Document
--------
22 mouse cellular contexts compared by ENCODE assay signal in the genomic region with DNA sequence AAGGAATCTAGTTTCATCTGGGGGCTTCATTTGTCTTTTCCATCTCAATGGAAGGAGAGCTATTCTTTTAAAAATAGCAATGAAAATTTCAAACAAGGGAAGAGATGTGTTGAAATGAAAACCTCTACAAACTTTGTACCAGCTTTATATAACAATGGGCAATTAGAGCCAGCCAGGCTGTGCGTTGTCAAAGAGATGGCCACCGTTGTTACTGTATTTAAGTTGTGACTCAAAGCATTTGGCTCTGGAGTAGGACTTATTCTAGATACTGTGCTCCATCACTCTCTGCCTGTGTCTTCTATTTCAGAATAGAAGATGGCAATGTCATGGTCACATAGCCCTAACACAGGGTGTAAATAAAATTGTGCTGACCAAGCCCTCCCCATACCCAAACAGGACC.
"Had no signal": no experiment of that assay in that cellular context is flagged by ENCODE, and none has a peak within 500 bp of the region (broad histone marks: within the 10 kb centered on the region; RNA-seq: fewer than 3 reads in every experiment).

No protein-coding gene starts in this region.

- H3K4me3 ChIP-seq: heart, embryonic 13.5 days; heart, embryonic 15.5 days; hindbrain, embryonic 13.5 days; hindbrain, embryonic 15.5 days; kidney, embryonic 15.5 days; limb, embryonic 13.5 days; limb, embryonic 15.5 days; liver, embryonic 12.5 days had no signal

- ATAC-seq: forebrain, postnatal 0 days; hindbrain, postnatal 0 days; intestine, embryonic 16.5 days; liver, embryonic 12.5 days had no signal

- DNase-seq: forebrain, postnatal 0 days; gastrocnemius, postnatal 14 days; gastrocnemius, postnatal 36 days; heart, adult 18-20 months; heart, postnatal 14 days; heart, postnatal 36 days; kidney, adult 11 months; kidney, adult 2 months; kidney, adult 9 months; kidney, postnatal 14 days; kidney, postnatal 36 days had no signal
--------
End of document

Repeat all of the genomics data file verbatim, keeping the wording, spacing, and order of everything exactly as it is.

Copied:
22 mouse cellular contexts compared by ENCODE assay signal in the genomic region with DNA sequence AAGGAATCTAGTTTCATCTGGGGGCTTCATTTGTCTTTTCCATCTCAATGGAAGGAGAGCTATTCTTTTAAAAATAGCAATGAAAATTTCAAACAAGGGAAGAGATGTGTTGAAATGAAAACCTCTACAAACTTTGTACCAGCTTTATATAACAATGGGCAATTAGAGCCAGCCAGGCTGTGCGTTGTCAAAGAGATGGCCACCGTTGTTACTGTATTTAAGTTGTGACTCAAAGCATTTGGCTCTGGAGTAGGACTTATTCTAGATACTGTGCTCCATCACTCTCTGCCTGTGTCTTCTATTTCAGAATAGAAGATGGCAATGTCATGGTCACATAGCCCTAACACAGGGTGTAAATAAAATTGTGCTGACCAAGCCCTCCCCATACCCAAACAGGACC.
"Had no signal": no experiment of that assay in that cellular context is flagged by ENCODE, and none has a peak within 500 bp of the region (broad histone marks: within the 10 kb centered on the region; RNA-seq: fewer than 3 reads in every experiment).

No protein-coding gene starts in this region.

- H3K4me3 ChIP-seq: heart, embryonic 13.5 days; heart, embryonic 15.5 days; hindbrain, embryonic 13.5 days; hindbrain, embryonic 15.5 days; kidney, embryonic 15.5 days; limb, embryonic 13.5 days; limb, embryonic 15.5 days; liver, embryonic 12.5 days had no signal

- ATAC-seq: forebrain, postnatal 0 days; hindbrain, postnatal 0 days; intestine, embryonic 16.5 days; liver, embryonic 12.5 days had no signal

- DNase-seq: forebrain, postnatal 0 days; gastrocnemius, postnatal 14 days; gastrocnemius, postnatal 36 days; heart, adult 18-20 months; heart, postnatal 14 days; heart, postnatal 36 days; kidney, adult 11 months; kidney, adult 2 months; kidney, adult 9 months; kidney, postnatal 14 days; kidney, postnatal 36 days had no signal